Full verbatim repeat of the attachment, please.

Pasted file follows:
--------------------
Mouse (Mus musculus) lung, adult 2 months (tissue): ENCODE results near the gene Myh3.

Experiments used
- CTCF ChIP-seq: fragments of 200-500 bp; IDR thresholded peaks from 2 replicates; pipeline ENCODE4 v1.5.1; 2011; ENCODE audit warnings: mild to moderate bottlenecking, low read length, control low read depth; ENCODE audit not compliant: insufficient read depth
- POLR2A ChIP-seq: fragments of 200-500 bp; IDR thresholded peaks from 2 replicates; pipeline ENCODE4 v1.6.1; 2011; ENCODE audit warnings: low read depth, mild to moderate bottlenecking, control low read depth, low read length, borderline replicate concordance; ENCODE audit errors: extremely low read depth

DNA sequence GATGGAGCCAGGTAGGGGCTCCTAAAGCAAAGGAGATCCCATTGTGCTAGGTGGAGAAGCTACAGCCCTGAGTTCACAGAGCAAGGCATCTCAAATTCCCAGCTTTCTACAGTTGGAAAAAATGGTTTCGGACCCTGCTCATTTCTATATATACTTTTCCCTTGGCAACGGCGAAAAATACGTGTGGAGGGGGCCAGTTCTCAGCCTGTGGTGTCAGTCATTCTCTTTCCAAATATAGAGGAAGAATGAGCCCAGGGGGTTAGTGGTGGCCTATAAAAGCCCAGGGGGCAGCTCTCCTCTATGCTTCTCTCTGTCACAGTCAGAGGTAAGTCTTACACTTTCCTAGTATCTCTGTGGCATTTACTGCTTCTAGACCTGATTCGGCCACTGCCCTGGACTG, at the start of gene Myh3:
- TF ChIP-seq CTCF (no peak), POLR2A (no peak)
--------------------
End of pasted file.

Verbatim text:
Mouse (Mus musculus) lung, adult 2 months (tissue): ENCODE results near the gene Myh3.

Experiments used
- CTCF ChIP-seq: fragments of 200-500 bp; IDR thresholded peaks from 2 replicates; pipeline ENCODE4 v1.5.1; 2011; ENCODE audit warnings: mild to moderate bottlenecking, low read length, control low read depth; ENCODE audit not compliant: insufficient read depth
- POLR2A ChIP-seq: fragments of 200-500 bp; IDR thresholded peaks from 2 replicates; pipeline ENCODE4 v1.6.1; 2011; ENCODE audit warnings: low read depth, mild to moderate bottlenecking, control low read depth, low read length, borderline replicate concordance; ENCODE audit errors: extremely low read depth

DNA sequence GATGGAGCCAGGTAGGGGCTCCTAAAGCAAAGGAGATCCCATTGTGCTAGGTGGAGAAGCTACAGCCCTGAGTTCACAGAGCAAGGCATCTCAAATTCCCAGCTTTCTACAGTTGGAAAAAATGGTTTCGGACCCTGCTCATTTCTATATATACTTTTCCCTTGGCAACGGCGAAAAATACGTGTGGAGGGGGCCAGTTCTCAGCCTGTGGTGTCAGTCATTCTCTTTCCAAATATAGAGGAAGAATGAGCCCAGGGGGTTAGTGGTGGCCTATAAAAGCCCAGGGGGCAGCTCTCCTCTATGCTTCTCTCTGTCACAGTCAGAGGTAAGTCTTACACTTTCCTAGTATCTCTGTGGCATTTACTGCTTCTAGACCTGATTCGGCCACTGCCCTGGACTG, at the start of gene Myh3:
- TF ChIP-seq CTCF (no peak), POLR2A (no peak)